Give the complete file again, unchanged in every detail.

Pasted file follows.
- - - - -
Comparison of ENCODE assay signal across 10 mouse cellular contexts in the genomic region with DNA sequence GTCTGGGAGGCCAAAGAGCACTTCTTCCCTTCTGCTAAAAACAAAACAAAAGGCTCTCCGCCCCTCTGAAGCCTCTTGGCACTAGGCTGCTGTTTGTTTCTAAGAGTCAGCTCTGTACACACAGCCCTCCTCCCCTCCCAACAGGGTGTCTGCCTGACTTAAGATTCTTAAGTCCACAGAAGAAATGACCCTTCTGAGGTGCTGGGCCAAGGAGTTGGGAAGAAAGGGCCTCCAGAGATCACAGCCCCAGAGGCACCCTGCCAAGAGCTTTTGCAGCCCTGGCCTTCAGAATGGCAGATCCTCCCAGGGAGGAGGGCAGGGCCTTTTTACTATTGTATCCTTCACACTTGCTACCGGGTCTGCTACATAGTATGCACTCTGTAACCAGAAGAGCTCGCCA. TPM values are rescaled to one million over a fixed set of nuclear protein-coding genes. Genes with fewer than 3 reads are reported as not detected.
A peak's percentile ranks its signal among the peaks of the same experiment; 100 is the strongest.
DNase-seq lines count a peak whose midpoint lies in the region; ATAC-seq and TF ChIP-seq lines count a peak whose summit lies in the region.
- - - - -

Comparison of ENCODE assay signal across 10 mouse cellular contexts in the genomic region with DNA sequence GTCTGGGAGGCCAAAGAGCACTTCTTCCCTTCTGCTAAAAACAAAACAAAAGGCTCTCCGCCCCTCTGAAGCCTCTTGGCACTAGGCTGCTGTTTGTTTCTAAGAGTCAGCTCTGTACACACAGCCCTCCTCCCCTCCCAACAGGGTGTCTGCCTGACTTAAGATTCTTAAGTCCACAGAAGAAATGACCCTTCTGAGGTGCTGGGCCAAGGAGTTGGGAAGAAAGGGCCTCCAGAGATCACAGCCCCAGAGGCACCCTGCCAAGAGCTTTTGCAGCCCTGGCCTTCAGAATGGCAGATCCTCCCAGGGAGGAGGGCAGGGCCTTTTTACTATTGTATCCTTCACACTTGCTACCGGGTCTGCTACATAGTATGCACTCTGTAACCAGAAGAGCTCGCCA. TPM values are rescaled to one million over a fixed set of nuclear protein-coding genes. Genes with fewer than 3 reads are reported as not detected.
A peak's percentile ranks its signal among the peaks of the same experiment; 100 is the strongest.
DNase-seq lines count a peak whose midpoint lies in the region; ATAC-seq and TF ChIP-seq lines count a peak whose summit lies in the region.